Main | Friday, November 09, 2007

Broadway Friday

- Let's start off-off-off Broadway with some news from my pals Steve Schalchlin and Jim Brochu:
Theater legend, Zero Mostel, comes back to roaring life in "Zero Hour," a new play written and performed by Jim Brochu of "The Big Voice: God or Merman?" at San Francisco's New Conservatory Theatre Center. In the play, which won Best Play at the Los Angeles Ovation Awards in 2006, a naïve reporter attempts to interview the famously volatile artist, prompting an explosion of memory, humor, outrage and juicy backstage lore. Mostel is remembered for his comedic genius and his definitive roles (Fiddler on the Roof, Ionesco's Rhinoceros, The Producers), but in the 1950's he was equally known for his place on McCarthy's infamous Hollywood blacklist. Brochu's striking portrayal brings all of Mostel's swagger, ferocity, intelligence and fantastic wit back to the stage in this one-man tour-de-force.
Get tickets to Zero Hour here.

- Dr. Seuss' How The Grinch Stole Christmas! - The Musical opens today at the St. James.

- Tony and Grammy winner Melba Moore will headline the Prince Music Theatre's production of the Fats Waller revue Ain't Misbehavin', December 4-31. Other cast members: Eugene Fleming, Ken Prymus, Andrea Dora, Gabrielle Hurtt, and Chanta Layton.

- The 25th Annual Putnam County Spelling Bee will close on January 20th after over 1100 performances.

- Former Broadway star Timothy M. Fauvell died of cardiac arrest Wednesday at age 52. Fauvell appeared in Grease, Joseph And The Technicolor Dreamcoat, State Fair, and 1776. Fauvell left the theatre several years ago to pursue a doctorate in theology. In 2006, he was ordained with the United Church of Christ. He leaves his life partner Rob Bowman.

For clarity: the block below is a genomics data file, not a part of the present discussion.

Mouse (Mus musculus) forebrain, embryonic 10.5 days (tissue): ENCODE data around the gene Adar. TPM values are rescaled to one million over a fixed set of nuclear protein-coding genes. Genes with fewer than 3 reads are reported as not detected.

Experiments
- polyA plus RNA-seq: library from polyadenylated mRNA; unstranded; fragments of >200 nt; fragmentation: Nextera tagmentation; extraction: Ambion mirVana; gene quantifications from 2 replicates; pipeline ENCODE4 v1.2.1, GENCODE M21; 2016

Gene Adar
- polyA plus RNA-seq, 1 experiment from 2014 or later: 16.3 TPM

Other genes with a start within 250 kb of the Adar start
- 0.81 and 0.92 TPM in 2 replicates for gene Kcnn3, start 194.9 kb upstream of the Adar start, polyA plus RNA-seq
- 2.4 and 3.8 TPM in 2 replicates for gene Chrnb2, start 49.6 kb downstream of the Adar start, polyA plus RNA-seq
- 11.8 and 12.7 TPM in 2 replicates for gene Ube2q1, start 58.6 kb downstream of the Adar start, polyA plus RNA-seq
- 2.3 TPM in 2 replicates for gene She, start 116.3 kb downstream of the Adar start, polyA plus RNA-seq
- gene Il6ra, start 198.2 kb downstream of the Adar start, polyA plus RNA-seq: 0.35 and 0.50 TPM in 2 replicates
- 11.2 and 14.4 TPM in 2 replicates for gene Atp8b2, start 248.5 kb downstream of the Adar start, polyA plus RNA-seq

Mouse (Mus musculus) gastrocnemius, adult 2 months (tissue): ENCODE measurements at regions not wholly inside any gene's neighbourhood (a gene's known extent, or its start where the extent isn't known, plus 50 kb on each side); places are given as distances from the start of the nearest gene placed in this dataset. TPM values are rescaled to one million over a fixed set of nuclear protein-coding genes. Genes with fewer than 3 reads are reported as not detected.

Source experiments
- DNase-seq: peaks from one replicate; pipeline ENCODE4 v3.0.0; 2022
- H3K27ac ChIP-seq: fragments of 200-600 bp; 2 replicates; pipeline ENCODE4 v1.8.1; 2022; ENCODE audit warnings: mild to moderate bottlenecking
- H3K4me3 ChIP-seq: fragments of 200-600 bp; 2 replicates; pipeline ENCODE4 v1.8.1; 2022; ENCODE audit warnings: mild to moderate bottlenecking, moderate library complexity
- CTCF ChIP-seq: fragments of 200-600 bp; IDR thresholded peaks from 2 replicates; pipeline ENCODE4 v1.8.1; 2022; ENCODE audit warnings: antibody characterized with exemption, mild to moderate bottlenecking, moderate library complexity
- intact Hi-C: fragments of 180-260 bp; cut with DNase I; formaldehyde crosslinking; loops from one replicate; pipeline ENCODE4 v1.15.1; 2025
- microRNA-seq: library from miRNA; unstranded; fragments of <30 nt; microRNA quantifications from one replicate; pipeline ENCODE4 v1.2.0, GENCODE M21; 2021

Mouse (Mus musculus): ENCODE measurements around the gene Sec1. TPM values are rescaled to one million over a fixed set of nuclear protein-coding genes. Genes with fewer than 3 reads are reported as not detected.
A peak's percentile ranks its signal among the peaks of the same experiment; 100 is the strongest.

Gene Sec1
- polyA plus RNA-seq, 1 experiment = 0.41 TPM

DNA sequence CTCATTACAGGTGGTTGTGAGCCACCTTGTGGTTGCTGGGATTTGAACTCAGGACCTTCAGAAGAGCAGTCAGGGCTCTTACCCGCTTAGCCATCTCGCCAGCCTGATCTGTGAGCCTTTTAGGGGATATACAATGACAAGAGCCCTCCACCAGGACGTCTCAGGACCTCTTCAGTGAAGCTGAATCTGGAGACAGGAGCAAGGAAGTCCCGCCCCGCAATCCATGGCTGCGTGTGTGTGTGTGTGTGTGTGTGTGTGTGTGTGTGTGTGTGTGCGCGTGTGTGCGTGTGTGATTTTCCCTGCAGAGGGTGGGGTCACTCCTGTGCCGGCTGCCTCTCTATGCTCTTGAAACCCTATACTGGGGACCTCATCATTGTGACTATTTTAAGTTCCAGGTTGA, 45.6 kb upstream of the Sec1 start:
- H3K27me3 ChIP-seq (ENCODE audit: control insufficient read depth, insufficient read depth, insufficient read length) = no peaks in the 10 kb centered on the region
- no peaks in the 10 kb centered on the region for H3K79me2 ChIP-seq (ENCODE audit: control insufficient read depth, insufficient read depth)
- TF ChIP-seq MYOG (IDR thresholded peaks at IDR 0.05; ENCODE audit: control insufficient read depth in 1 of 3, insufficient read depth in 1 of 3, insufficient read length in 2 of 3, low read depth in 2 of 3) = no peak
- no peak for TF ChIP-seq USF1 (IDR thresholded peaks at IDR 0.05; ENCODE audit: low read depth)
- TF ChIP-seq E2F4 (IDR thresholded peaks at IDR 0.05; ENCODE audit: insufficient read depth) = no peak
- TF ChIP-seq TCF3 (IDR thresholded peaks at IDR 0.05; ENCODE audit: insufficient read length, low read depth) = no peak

- Broadway's stagehands union finally officially authorized a strike yesterday, but has not set a date for the work stoppage. Producers have declined Mayor Bloomberg's offer of arbitration. The strike would darken 27 Broadway houses, so guide your holiday plans with care.

- Reviews for Young Frankenstein have been generally unkind. From the Telegraph: "Rarely has so much energy been expended for such pitifully small comic returns." I still want to see it.

- Mohammed on Broadway? The Swedish cartoonist whose drawings of Mohammed caused riots around the work is developing his work into a musical.
Never one to leave well enough alone, Swedish artist Lars Vilks decided to keep the scandal going, and last summer, he drew a cartoon depicting the prophet's head on the body of a dog, which was published in the tiny Swedish paper Nerikes Allehanda. The caper earned him numerous death threats and a $100,000 bounty on his head, courtesy of al-Qaida -- who promised a $50,000 bonus if the murder was accomplished by slitting his throat.

Undeterred, Vilks has now come up with a dubious new idea: Why not turn the entire scandal into a musical? He has already started work on the project -- with the working title "Dogs" -- and envisions a stage production in the mold of "Jesus Christ Superstar" or "Cats."

"Muhammad is also a superstar in the modern sense of the term," Vilks told the Swedish daily Dagens Nyheter. Vilks said that other characters in the show might include the Swedish prime minister, Iranian President Mahmoud Ahmadinejad and al-Qaida. There will also be an elegy performed by the "choir of the offended," he told the paper.
I can totally see Harvey Fierstein as Mohammed.


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